The New Hampshire Chicken is a heritage poultry breed that lays beautiful, large eggs and grows to a pleasant size for mid-scale meat production. This successful dual-purpose bird was developed in Rhode Island and Massachusetts as a strain of the Rhode Island Red. Beginning about 1910, poultry raisers in New Hampshire deliberately selected for early feathering, fast growth, and maturity as well as large egg size and good meat conformation. Certain strains were also noted for their vigor and hardiness. Whereas the show breeders of the Rhode Island Red placed great emphasis on red coloring, this was not much of a consideration to many of the practical New Hampshire poultry raisers. The New Hampshire Agricultural Experiment Station was working on developing a broiler meat strain as well. With time, the New Hampshire type was recognized for its specialized traits, and it was admitted to the Standard of Perfection
The New Hampshire differed from the Rhode Island Red in several respects. The color of the plumage was noticeable, being a lighter shade of red. This lighter shade was similar to some strains of the Rhode Island Reds in which poultry raisers had concentrated on egg-laying ability without regard to color. The body of the New Hampshire has been described as more triangular than that of the Rhode Island Red. The New Hampshire chick also feathers out rapidly, grows quickly, and matures early.
The New Hampshire is a medium-sized bird with a broad, deep body. Cocks weigh 7.5 to 8 pounds and hens 5.5 to 6.5 pounds. The single comb, wattles, and earlobes are red. The comb of the hen may lop over. The beak is a reddish horn color, and the shanks and toes are rich yellow. A red line of pigment runs down the sides of the shanks to the tips of the toes. The yellow skinned New Hampshire is colored rich chestnut red with buff highlights, although the red color can fade out somewhat in sunlight. The tail feathers are black, and the hen’s lower neck feathers are tipped with black.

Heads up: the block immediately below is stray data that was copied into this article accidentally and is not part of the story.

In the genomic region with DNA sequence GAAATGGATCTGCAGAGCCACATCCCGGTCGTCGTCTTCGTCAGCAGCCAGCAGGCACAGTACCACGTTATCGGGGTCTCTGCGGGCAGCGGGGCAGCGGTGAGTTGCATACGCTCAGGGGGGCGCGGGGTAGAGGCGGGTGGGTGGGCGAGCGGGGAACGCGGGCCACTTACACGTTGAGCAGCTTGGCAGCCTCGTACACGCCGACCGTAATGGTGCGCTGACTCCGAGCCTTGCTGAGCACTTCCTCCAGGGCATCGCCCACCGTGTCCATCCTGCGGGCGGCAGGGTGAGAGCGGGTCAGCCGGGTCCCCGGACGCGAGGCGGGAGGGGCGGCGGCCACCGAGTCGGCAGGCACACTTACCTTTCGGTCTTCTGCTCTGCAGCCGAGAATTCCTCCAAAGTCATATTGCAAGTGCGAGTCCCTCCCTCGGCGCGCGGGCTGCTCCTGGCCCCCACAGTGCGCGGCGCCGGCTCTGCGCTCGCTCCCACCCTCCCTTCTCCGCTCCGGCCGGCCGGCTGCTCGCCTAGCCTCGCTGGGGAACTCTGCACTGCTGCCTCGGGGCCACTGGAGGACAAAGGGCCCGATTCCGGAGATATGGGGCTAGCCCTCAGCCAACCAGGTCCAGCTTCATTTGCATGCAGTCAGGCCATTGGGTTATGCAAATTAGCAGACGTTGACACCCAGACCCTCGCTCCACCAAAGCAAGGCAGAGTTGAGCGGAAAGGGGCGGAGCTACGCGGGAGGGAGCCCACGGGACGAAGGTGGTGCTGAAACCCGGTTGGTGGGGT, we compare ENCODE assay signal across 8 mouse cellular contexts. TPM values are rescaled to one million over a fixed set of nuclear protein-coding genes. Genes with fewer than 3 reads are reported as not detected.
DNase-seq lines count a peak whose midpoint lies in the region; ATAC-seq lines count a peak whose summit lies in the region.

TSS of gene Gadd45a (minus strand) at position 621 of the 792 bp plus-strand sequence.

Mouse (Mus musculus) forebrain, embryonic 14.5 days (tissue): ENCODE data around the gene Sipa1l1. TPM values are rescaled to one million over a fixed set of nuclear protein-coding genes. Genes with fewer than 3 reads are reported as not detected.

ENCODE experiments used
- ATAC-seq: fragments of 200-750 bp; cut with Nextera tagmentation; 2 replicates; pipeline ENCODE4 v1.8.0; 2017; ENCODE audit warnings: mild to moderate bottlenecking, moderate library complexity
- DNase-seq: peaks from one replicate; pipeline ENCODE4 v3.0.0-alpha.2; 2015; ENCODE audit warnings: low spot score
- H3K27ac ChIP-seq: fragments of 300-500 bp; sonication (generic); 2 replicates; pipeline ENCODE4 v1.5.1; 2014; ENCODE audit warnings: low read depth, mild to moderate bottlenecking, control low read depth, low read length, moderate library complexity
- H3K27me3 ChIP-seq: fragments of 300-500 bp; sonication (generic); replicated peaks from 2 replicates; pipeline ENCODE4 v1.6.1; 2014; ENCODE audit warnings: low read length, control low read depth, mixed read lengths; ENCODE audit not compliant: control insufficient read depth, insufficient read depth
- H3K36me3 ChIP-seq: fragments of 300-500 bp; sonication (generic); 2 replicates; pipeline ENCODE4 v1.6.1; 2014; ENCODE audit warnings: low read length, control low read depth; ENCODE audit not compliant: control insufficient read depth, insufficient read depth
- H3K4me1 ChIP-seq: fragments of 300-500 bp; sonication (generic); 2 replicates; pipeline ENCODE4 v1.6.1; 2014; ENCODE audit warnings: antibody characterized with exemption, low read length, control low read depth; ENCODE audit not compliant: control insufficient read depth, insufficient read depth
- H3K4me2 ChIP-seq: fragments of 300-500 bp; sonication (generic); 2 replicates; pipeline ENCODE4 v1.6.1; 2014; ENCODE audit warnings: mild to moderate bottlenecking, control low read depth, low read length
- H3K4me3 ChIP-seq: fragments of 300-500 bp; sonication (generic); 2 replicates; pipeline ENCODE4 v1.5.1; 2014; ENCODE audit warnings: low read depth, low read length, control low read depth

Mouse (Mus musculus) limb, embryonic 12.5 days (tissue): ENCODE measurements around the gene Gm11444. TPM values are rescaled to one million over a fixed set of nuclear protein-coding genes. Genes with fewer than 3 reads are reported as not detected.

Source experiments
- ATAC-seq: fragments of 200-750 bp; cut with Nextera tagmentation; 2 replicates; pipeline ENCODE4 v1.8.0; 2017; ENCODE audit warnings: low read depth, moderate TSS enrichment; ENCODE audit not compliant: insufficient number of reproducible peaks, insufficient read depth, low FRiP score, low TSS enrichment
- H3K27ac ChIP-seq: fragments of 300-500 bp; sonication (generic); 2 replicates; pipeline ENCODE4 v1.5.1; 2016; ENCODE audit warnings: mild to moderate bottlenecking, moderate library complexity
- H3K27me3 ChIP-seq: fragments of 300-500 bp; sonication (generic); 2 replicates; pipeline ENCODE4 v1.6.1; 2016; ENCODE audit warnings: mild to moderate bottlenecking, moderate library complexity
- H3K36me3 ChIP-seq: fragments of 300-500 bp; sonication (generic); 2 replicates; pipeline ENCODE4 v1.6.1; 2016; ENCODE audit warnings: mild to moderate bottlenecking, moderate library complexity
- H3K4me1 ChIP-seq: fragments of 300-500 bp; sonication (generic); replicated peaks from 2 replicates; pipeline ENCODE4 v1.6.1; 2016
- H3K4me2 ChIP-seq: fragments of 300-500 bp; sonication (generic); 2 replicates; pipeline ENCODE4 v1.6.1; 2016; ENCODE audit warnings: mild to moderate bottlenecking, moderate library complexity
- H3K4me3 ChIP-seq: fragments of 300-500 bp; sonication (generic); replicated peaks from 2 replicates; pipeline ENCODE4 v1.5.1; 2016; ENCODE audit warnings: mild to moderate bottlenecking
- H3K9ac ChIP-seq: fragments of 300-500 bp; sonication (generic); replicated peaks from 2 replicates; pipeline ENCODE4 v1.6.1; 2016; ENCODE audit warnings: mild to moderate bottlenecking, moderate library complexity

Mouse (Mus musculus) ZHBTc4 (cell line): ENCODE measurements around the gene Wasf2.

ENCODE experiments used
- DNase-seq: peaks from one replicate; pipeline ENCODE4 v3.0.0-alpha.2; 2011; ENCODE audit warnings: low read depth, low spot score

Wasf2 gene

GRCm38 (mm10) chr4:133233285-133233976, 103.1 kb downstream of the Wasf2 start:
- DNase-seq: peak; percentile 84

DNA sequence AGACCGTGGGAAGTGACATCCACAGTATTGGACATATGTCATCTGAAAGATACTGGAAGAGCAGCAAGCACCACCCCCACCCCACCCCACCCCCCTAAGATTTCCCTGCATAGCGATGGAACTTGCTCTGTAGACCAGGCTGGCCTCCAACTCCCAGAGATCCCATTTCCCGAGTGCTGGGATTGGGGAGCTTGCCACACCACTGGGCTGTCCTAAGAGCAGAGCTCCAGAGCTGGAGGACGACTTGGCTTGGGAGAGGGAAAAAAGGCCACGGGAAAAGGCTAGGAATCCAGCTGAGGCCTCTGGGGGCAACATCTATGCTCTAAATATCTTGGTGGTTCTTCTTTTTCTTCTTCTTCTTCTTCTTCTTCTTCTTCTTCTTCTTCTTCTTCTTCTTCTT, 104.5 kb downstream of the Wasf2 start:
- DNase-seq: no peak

There have been two noteworthy strains of the New Hampshire. Andrew Christie developed the Christie strain in the 1920s. Christie used his own word, spizzerinktum, to describe his bird’s vigor and style. The Christie birds are large and lighter in color than other New Hampshires. Clarence Newcomer bred his strain starting in the 1940s as a richly colored egg-laying flock. Both of these strains are now hard to locate. The ALBC has fostered satellite flocks to maintain the Newcomer strain. Purchasers should be aware that some New Hampshires are advertised as New Hampshire Reds, and they may be a cross of the Rhode Island Red and New Hampshire chickens.
As a dual-purpose breed, the New Hampshire chicken produces an especially nice plump carcass and large eggs. The pinfeathers are colored a reddish buff, so they do not detract excessively from the slaughtered bird. The hens lay a large, lightly tinted to brown egg. The eggs of some strains are darker than others. In intensive management, hens averaged 240 eggs annually, but there were some complaints that the breed lacked persistency of production. The New Hampshire is known as a vital, vigorous bird, and the hens are good mothers. The New Hampshire is also competitive and aggressive in obtaining food.
Our thanks to Yale University Press for their kind permission to post this profile from The Encyclopaedia of Historic and Endangered Livestock and Poultry Breeds (Copyright 2001 by Yale University), by Janet Vorwald Dohner. This 500-page book is a definitive reference about heritage livestock, describing the history and characteristics of almost 200 breeds of poultry, cattle, pigs, goats, sheep and horses. The Encyclopedia of Historic and Endangered Livestock and Poultry Breeds is available on Amazon.